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A dialectical approach to critical thinking in EAP writing
|Title:||A dialectical approach to critical thinking in EAP writing|
|Contributors:||Brown, James D. (advisor)|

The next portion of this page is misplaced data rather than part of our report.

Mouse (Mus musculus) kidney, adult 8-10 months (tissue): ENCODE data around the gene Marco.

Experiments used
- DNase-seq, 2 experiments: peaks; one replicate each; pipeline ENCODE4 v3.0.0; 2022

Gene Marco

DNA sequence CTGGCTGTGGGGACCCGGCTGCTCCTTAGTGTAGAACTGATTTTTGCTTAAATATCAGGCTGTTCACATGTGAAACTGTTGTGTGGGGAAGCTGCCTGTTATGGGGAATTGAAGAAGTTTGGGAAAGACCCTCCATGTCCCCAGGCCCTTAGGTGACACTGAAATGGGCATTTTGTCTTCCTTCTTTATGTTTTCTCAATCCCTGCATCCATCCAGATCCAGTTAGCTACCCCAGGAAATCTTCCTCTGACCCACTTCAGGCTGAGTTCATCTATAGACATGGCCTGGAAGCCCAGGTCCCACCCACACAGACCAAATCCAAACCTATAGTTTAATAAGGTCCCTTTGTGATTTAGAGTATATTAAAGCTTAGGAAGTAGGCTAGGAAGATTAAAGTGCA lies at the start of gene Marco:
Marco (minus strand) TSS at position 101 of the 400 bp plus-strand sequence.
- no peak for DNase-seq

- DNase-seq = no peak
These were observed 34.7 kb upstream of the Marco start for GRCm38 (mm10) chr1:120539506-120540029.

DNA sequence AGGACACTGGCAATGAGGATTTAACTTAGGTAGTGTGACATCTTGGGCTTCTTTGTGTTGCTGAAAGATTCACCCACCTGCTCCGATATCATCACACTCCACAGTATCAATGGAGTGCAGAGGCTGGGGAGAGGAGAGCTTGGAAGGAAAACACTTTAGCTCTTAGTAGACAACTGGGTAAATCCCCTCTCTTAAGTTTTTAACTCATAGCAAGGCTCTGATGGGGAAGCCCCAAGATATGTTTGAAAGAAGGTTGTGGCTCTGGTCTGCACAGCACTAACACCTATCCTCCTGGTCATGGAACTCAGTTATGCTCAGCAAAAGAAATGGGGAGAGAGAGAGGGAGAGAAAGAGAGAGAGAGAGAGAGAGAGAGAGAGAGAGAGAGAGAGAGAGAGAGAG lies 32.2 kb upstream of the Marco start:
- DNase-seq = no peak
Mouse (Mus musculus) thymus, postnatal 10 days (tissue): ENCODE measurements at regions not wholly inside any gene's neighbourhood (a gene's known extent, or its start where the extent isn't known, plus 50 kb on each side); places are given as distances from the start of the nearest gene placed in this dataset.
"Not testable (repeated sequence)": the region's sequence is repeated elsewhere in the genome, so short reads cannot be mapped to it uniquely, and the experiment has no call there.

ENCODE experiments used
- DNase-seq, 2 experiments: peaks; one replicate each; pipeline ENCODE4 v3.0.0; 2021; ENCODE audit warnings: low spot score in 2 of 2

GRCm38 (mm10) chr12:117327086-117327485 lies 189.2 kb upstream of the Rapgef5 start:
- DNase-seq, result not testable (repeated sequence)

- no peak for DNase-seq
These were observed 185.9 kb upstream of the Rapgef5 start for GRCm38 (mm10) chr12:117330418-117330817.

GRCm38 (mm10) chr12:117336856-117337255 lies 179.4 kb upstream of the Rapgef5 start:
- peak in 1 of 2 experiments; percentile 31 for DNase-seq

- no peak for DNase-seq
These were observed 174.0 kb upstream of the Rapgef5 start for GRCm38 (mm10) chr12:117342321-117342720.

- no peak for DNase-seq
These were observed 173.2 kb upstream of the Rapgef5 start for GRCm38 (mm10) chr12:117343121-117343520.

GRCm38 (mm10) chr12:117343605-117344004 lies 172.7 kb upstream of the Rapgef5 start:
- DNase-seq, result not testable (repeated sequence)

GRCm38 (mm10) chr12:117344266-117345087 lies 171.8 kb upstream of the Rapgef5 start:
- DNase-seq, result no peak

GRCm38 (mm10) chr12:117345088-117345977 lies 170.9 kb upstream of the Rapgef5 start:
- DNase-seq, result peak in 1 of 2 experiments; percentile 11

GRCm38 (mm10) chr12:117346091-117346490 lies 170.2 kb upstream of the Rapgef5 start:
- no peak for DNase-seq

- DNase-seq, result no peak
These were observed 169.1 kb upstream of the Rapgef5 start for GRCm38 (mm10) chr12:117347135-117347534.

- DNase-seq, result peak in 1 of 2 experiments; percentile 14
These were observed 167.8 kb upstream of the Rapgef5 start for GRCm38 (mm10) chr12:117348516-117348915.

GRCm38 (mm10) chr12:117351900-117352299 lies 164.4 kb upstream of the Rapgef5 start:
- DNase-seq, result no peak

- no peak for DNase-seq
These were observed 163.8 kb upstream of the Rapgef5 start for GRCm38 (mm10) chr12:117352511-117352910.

|Abstract:||Few would disagree that high quality thinking is a necessary condition for high quality writing. Yet, writing courses in English for Academic Purposes (EAP) often focus only marginally on principled and rigorous development of dialogical thinking and idea generation in preparation for written work. This study examines the effect of a model of critical thinking instruction (CTI) in a university level EAP writing course. Recent studies on CTI in EAP (Alnofaie, 2013; Hashemi & Ghanizadeh, 2012; Liaw, 2007; Shirkhani & Fahim, 2011; Yang & Gamble, 2013) have utilized models of CTI that, while reflecting varying degrees of attention to social context, inevitably center on the more traditional concepts of logicality and rational thinking skills. In contrast, this study’s distinct model of CTI is based on Paul’s (1995) concept of dialogical and dialectical thinking and guides students to consider and understand social issues and controversy through the analysis and evaluation of the differing belief systems behind opposing viewpoints. After the course, student interviews were conducted and analyzed through grounded theory and narrative analysis. Interview data revealed that CTI was found to be a practice that was typically unavailable in the students’ home countries and previous L2 English education, and was perceived as a challenging yet valuable addition to this EAP course curriculum. To varying degrees, students found the activity of critical thinking to align with their personal values and expressed a perceived need for critical thinking in order to succeed in future studies at the university level. The data contained frequent reports of students using critical thinking in their personal lives as a result of CTI. In addition, findings revealed a need to carefully position critical thinking as a tool with specific domains of use and limitations. These findings raise important questions about the inclusion of CTI in EAP and what forms are appropriate.|
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